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Baby Avery and her parents returned to the Iron Range in late-October, after 202 days at Children’s Hospital of Philadelphia, which “sees the most cases of omphaloceles in the world,” See said.

Family and friends had found a cozy house in Biwabik for the young couple, who previously lived in a Mountain Iron apartment.

Since arriving home, Avery “has been thriving,” said Benz, 24.

She is comfortable in the house compared to the hospital,” said See, 21. “She has grown so much. She is pulling herself up to stand.” While Avery is small, “she is pretty much on-track.”

Feedings through the G-tube, previously on a 23-hour drip, are down to four roughly hour-long sessions daily and continuous at night. Avery has a “two-hour break” in between meals, which is beneficial, See said, because “she’s super busy.”

Avery loves listening to music and “shaking her booty,” See smiled. The child is the first grandchild on both sides and is quite spoiled with toys, but empty water bottles are her favorite plaything, followed closely by anything not a toy; the television remote, cups and pens in particular.

There are still many medical appointments — once a month with a local pediatrician, monthly shots to protect against the respiratory syncytial virus (RSV), and infant physical, occupational and speech therapy to assist with development.

Avery’s sixth surgery of her young life will take place in April in Philadelphia to further adjust her lower intestinal tract, with an additional operation six to eight weeks later.

While at the hospital she will be evaluated by physicians in nearly every speciality, See said.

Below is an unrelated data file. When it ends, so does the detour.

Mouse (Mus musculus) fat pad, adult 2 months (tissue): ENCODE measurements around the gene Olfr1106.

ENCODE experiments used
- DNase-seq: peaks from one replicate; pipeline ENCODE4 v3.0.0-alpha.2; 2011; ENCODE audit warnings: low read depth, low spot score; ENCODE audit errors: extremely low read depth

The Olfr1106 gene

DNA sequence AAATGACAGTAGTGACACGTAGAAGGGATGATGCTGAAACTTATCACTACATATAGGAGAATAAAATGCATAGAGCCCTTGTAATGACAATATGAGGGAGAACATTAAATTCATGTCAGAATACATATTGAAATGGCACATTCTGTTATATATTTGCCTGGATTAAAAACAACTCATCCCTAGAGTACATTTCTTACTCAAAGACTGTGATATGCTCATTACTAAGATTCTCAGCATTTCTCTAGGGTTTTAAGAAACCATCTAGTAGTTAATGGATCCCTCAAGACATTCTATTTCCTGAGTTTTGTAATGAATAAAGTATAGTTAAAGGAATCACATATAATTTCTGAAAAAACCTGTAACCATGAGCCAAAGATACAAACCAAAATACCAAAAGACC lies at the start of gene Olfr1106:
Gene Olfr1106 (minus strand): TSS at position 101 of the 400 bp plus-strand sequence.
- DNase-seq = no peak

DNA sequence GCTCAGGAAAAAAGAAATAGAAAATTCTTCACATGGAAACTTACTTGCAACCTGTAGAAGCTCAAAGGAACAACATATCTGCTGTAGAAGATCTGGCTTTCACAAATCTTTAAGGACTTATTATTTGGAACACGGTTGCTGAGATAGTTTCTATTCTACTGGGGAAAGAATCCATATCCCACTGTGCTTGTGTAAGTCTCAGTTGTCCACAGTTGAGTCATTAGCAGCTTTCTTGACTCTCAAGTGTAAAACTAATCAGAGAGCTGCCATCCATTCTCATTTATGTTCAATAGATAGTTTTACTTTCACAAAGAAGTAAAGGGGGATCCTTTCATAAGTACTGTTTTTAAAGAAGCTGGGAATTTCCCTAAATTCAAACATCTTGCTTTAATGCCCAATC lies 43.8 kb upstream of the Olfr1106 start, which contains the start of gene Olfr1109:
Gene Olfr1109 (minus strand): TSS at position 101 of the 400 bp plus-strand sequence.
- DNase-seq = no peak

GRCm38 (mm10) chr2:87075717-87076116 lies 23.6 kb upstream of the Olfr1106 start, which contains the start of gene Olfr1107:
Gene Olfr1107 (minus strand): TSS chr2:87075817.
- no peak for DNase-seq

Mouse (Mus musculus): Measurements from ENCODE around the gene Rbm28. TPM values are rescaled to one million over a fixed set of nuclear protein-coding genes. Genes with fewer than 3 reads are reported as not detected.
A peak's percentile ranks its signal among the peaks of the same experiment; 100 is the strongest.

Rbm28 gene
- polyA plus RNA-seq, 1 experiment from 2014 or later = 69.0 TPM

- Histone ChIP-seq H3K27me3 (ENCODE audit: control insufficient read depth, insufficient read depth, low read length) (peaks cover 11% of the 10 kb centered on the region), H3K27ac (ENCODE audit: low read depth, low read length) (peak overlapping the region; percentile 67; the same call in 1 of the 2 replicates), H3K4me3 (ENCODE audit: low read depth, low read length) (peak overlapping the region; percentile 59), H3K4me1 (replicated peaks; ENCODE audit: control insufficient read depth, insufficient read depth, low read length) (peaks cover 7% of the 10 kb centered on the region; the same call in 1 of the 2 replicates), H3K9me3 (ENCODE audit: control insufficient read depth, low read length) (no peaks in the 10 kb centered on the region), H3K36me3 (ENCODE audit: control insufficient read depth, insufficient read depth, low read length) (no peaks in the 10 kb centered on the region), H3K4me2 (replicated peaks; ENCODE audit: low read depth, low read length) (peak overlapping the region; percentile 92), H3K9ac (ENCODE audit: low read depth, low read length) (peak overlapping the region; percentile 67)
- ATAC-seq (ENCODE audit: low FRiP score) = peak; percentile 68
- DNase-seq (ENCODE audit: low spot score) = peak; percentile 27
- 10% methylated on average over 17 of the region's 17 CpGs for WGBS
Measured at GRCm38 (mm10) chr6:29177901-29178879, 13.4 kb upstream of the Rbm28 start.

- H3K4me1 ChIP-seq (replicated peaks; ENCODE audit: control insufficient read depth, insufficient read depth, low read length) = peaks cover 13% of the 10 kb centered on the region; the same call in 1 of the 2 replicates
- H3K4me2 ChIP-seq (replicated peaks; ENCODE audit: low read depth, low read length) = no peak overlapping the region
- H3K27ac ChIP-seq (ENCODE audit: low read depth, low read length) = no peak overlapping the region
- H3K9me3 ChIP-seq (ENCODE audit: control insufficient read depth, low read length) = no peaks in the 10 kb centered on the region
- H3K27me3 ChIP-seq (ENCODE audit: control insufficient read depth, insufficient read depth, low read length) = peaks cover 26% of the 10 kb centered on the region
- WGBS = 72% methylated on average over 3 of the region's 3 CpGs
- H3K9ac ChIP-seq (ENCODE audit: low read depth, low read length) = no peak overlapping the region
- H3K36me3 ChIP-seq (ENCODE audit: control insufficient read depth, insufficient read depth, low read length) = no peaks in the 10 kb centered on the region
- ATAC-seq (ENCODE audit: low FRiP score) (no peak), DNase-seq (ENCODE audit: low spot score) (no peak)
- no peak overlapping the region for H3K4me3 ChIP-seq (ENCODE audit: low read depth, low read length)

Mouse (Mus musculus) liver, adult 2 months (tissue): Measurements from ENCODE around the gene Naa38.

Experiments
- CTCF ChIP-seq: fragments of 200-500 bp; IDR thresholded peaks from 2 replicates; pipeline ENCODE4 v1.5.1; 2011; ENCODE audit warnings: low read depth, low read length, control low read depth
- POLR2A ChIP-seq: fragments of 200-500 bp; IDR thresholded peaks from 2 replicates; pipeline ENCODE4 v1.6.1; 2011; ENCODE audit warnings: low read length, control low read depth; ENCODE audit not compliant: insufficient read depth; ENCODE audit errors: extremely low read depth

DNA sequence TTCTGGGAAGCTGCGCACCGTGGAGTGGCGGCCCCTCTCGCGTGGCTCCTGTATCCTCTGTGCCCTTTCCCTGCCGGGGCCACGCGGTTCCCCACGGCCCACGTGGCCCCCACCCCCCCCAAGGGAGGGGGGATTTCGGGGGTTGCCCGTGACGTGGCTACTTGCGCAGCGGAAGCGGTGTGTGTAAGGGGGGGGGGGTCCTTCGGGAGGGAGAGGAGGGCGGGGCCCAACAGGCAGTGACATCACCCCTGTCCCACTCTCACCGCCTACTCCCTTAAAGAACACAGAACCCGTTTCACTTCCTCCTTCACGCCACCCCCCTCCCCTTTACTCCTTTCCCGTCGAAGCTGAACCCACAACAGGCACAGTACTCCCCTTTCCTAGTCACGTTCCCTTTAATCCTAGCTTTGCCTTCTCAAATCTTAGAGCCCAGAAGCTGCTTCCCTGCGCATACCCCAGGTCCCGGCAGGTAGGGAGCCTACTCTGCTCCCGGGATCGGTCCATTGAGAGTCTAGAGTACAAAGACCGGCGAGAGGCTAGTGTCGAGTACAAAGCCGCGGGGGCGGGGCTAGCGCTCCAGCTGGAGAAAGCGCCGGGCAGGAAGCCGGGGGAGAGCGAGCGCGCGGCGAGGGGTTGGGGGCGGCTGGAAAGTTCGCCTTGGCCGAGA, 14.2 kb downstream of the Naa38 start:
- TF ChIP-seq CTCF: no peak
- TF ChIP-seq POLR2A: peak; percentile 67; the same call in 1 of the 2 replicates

There will likely be future trips to Philadelphia, but some follow-up may be scheduled with a physician at Children’s Minnesota in the Twin Cities who was trained at the eastern hospital.

The choice to go to Children’s of Philadelphia ultimately saved Avery’s life, say her parents.

When See was 33 weeks pregnant, she and Benz decided to visit the hospital most-versed in omphalocele. “It’s like working with a bunch of scientists,” See said.

There, Avery’s family learned she also had a tethered spinal chord and a heart defect called transposition of the great arteries, which changes the way blood is circulated in the body.

The combination of a giant omphalocele and the heart problem had only been documented in literature four times, See said. The hospital had never treated a child with both, and the addition of the tethered chord was a group of abnormalities virtually “unheard of.”

Chances of survival, the family was told, were slim. But the hospital was the most-equipped place to handle the situation.